One of the strangest battles ever fought by the U.S. Army ended 198 years ago yesterday.
One of the strangest battles ever fought by the U.S. Army ended 198 years ago yesterday. The battle was strange in many ways, with perhaps the strangest thing being it was fought two weeks after the war it was part of had ended. Where was a cell phone when one was needed in 1815?
Another strange aspect was who fought against whom. On one side were some 8,000 battle-hardened British troops, the attackers. They were opposed by some 5,000 troops, but about as disparate a group one could ever find.
The Army's official history book lists them as the 7th and 44th Infantry Regiments, a force of New Orleans sharpshooters led by a major, two battalions of free Negroes, some Louisiana militia troops led by a general, a band of Choctaw Indians, a group of Baratorian pirates, and "a motley battalion of fashionably dressed men of the New Orleans aristocracy."
The Army history book does not name the leader of the pirates, but the Chronicle of America identifies him as the famed pirate Jean Lafitte and his two brothers, Pierre and Dominique.
The American side was under the command of Maj. Gen. Andrew Jackson, the British under Maj. Gen. Sir Edward Packenham.
The British force had landed on Christmas Eve, the day the Treaty of Ghent was signed in Belgium that ended the war with a British surrender. Only, absent cell phones, Facebook, Fox News, etc, the combatants in America and on ships at sea were unaware the war had ended.
Packenham was killed leading a charge against the entrenched Americans. He was succeeded by Maj. Gen. Samuel Gibbs, who was also killed. The Army history says British casualties were 2,000, while "American losses were trifling." It also says "Packenham and one other general were killed."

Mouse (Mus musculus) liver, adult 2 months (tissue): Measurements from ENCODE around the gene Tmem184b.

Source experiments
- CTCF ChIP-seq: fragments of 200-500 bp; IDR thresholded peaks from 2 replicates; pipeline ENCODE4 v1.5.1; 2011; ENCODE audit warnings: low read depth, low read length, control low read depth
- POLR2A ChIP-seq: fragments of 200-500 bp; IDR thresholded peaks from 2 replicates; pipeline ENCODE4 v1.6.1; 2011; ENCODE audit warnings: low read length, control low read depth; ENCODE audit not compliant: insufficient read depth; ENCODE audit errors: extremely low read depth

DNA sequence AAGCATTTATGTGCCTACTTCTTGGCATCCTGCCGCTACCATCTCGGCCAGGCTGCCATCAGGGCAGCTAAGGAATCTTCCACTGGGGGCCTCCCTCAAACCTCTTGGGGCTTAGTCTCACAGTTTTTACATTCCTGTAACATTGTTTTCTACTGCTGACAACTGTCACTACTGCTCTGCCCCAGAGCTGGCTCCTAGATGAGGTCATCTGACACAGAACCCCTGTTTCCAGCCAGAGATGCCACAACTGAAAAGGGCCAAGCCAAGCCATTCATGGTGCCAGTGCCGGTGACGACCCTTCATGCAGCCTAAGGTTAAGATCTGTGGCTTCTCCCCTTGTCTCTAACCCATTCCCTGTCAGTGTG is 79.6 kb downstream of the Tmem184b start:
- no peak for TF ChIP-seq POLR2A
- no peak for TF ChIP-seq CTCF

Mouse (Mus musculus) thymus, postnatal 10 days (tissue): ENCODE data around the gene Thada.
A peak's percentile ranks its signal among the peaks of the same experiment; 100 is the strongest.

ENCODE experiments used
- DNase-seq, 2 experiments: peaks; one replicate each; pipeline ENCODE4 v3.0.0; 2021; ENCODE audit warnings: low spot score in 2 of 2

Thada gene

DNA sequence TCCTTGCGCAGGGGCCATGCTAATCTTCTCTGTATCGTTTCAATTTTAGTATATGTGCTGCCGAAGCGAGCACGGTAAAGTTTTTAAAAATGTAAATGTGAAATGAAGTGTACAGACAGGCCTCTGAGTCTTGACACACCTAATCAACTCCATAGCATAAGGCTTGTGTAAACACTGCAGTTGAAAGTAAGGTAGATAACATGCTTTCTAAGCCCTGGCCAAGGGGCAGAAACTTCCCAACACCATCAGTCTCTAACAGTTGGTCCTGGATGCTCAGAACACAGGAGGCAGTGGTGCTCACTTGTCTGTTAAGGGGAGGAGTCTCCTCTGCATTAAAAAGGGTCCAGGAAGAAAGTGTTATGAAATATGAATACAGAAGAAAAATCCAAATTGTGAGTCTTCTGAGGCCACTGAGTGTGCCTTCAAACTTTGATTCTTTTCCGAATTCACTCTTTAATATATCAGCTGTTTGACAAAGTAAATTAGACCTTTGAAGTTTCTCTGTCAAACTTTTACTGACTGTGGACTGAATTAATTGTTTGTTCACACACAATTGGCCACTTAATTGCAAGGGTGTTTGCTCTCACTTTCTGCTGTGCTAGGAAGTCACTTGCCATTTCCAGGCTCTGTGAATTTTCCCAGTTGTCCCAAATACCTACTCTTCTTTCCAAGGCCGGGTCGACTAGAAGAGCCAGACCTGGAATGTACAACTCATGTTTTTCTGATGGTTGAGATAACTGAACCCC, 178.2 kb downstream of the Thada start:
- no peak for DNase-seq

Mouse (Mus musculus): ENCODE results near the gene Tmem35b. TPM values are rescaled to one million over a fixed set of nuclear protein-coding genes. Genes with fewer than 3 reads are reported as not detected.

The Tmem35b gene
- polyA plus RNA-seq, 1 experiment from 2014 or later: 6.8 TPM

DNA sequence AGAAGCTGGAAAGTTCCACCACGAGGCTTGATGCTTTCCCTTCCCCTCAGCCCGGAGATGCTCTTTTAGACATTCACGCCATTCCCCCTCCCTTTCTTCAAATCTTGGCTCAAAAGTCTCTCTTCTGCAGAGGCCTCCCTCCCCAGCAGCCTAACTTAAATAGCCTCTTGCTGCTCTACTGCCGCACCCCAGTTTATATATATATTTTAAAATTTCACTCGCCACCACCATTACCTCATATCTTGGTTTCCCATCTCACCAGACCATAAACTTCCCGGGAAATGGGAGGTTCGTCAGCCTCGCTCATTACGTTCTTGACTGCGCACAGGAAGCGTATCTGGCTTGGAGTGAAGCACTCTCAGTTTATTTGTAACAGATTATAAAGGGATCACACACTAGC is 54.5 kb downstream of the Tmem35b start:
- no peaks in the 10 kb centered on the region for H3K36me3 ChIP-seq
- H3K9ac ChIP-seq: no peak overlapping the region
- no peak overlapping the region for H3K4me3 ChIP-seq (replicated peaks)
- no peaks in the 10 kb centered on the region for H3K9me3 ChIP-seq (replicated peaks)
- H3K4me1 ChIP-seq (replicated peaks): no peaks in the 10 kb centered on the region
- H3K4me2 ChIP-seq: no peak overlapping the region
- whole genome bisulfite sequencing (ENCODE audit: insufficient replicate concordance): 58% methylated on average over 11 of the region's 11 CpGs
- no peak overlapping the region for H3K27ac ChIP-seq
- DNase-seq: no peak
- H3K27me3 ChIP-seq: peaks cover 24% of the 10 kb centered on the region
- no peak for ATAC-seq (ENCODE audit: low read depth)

The Chronicle named him, and gave American losses as 45. That may just be the most lopsided victory in military history: 2,000 enemy KIA plus two generals, versus 45. My math skills preclude me figuring the enemy to friendly kill percentage, but it was certainly in our favor.
Strangely, in spite of the overwhelming British defeat, its soldiers waited 10 days, unmolested by American forces, then re-boarded ships and sailed off to invade Mobile, Ala. They landed south of Mobile and overwhelmed a small force at Fort Bowyer, at the entrance to Mobile Harbor, but before they could assault the city itself word finally reached commanders the war was over. It had been over for a month and a half by then.
Older readers will probably remember the famous Johnny Horton song of several years ago about The Battle of New Orleans. I have a copy around the house somewhere and must play it again for old times sake when I track it down.
The war boosted the reputation of the Army Corps of Engineers, as young officer graduates from the military academy at West Point had proven to be very capable in their construction of forts at several of the key battles.
Neither book said what happened to the U.S. forces at New Orleans after the famous victory. We assume the pirates returned to their private island and to pirating, the free Negroes remained free, and the fancy men from New Orleans returned home and continued living their fancy lives.
And we know that Maj. Gen. Jackson left the Army and was later commander-in-chief as president of the United States.
The War of 1812, called by some America's Second War for Independence, is in its bicentennial period from 2012 to 2015, but I've seen precious little about it in any news media. But now at least readers are reminded about one of our strangest battles in history, 198 years ago yesterday.
John Reichley is a retired Army officer and retired Department of the Army civilian employee.